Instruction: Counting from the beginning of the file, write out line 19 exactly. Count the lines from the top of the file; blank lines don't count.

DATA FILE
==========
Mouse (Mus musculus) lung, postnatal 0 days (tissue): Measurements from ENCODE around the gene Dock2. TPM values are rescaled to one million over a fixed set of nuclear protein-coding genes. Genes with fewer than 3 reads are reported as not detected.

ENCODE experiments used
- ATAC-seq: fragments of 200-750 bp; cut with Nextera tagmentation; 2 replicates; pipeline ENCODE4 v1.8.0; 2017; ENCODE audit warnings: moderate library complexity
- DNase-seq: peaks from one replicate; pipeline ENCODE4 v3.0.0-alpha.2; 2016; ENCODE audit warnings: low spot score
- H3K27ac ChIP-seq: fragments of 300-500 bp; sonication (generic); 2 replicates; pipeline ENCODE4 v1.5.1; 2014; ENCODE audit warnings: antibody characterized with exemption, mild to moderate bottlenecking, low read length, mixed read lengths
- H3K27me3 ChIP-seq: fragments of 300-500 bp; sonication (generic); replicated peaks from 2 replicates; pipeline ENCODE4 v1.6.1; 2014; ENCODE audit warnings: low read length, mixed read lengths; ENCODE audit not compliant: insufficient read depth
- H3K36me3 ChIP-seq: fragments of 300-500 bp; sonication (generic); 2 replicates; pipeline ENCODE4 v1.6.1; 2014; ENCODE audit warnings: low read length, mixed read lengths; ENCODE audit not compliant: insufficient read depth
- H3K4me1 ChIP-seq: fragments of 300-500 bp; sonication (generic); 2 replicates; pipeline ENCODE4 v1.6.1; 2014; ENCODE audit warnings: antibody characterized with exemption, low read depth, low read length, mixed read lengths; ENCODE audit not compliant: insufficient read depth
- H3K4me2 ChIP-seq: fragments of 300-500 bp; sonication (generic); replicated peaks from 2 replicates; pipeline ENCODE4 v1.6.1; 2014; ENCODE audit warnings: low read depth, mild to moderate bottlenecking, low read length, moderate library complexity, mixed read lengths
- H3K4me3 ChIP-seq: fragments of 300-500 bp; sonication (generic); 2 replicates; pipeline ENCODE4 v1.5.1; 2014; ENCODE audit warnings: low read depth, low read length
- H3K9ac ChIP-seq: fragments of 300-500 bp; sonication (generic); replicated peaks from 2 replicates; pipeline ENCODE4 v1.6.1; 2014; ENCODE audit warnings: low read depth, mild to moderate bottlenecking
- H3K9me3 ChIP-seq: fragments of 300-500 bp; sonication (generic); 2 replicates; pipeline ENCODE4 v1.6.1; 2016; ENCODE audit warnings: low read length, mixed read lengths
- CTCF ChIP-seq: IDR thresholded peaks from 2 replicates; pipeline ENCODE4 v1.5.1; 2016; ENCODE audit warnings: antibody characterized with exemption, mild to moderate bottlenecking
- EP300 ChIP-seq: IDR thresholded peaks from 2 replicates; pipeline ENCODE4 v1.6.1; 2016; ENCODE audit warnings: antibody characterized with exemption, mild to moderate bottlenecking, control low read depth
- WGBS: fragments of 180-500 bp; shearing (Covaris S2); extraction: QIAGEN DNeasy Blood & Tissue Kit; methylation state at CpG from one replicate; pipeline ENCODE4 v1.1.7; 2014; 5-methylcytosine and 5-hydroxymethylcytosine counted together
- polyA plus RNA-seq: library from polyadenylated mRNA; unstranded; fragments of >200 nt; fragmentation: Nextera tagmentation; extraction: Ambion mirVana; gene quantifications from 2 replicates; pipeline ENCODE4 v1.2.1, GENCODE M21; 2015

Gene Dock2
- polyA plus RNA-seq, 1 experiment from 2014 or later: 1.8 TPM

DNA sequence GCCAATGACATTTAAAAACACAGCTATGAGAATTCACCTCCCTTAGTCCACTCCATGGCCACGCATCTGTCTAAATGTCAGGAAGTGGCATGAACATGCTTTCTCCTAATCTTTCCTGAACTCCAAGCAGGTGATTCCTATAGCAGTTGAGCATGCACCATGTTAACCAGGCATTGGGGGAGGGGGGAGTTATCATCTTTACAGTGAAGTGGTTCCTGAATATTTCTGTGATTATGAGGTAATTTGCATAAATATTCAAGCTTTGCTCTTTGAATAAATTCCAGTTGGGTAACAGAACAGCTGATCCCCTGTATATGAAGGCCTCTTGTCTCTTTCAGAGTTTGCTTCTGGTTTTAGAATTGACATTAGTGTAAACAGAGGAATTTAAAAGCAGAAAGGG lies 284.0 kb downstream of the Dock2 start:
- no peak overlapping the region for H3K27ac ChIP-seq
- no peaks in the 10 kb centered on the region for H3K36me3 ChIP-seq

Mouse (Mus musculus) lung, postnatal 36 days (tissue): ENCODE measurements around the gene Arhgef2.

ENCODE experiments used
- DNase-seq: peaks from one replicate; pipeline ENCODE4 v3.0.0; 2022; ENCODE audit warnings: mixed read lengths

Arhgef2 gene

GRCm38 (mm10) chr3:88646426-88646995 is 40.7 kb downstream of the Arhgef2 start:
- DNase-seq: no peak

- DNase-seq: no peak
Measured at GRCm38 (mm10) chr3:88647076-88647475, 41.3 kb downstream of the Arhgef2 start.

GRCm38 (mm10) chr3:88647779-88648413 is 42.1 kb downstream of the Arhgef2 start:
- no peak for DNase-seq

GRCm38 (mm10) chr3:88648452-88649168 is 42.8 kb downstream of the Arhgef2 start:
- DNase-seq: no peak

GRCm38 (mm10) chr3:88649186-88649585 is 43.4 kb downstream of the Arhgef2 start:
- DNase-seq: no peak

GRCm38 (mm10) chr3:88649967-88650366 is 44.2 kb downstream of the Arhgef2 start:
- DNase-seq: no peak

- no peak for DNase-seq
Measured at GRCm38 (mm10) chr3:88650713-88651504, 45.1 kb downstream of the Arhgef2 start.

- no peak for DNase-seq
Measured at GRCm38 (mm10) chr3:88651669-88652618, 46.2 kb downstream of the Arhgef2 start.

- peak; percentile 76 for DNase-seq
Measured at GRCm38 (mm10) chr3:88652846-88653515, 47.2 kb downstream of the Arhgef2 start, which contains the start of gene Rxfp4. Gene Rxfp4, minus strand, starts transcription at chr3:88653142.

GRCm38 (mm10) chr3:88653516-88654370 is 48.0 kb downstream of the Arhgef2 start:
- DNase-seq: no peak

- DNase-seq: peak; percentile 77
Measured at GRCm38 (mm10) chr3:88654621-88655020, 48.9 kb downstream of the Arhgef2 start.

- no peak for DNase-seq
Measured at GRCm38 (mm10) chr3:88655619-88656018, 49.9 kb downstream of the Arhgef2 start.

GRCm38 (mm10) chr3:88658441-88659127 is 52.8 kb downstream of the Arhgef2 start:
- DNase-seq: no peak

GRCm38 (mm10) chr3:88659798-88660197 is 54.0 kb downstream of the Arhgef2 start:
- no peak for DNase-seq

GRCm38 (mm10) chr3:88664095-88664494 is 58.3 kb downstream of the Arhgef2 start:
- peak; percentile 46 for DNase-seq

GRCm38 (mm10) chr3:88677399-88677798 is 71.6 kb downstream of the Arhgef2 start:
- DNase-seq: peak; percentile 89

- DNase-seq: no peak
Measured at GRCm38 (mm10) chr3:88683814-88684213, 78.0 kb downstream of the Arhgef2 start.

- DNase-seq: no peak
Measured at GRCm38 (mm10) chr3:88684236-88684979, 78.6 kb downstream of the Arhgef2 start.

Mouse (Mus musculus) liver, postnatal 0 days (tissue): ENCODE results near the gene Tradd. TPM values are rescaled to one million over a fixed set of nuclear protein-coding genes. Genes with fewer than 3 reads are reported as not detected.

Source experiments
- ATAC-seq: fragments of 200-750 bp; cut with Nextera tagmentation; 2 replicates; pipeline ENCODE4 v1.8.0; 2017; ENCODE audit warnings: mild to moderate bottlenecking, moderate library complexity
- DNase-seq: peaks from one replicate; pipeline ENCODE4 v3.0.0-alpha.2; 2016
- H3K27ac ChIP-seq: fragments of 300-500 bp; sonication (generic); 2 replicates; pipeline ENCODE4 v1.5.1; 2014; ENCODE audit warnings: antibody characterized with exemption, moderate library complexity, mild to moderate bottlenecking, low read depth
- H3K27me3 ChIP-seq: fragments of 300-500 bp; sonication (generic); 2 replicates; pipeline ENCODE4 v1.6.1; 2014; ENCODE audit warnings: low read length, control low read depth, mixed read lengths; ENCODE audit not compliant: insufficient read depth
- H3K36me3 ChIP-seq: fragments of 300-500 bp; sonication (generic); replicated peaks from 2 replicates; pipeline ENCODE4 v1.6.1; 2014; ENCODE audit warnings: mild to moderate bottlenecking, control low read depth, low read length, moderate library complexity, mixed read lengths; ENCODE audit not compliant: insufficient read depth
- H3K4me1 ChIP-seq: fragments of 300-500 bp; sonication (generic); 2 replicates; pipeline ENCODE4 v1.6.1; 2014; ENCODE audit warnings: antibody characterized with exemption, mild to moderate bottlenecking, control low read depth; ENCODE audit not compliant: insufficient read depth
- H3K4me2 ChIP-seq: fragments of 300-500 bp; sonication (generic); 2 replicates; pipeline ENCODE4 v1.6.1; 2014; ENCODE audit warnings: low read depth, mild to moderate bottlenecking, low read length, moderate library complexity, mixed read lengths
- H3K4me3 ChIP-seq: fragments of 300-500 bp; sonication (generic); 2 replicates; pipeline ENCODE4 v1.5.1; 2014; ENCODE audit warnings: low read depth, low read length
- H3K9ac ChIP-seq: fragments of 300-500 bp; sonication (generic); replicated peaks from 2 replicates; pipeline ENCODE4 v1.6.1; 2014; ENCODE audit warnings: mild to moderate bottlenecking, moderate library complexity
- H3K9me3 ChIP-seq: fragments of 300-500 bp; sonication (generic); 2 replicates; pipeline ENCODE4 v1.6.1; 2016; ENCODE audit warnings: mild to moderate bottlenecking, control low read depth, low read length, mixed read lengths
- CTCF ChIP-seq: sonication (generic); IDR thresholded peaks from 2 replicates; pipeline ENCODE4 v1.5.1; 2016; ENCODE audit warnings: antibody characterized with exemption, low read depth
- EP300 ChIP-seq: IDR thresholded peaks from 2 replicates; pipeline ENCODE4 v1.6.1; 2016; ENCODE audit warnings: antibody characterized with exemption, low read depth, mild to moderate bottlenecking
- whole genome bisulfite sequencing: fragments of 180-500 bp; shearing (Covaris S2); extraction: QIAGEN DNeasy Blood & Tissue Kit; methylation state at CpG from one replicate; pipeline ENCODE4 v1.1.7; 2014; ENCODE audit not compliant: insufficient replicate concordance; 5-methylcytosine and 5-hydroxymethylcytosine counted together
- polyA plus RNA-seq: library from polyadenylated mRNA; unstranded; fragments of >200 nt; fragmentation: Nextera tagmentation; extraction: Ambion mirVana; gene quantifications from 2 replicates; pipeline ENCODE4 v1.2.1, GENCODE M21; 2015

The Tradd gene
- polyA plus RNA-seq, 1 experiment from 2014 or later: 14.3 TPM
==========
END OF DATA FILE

DNA sequence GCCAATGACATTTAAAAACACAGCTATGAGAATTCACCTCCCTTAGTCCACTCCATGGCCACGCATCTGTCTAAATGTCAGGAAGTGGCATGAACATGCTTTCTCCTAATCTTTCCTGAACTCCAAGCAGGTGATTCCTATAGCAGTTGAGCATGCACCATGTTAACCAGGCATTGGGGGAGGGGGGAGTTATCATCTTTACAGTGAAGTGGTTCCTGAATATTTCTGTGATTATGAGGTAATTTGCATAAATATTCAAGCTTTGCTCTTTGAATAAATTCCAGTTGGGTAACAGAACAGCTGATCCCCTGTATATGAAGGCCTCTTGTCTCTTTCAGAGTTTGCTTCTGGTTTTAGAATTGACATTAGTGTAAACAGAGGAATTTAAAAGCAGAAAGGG lies 284.0 kb downstream of the Dock2 start: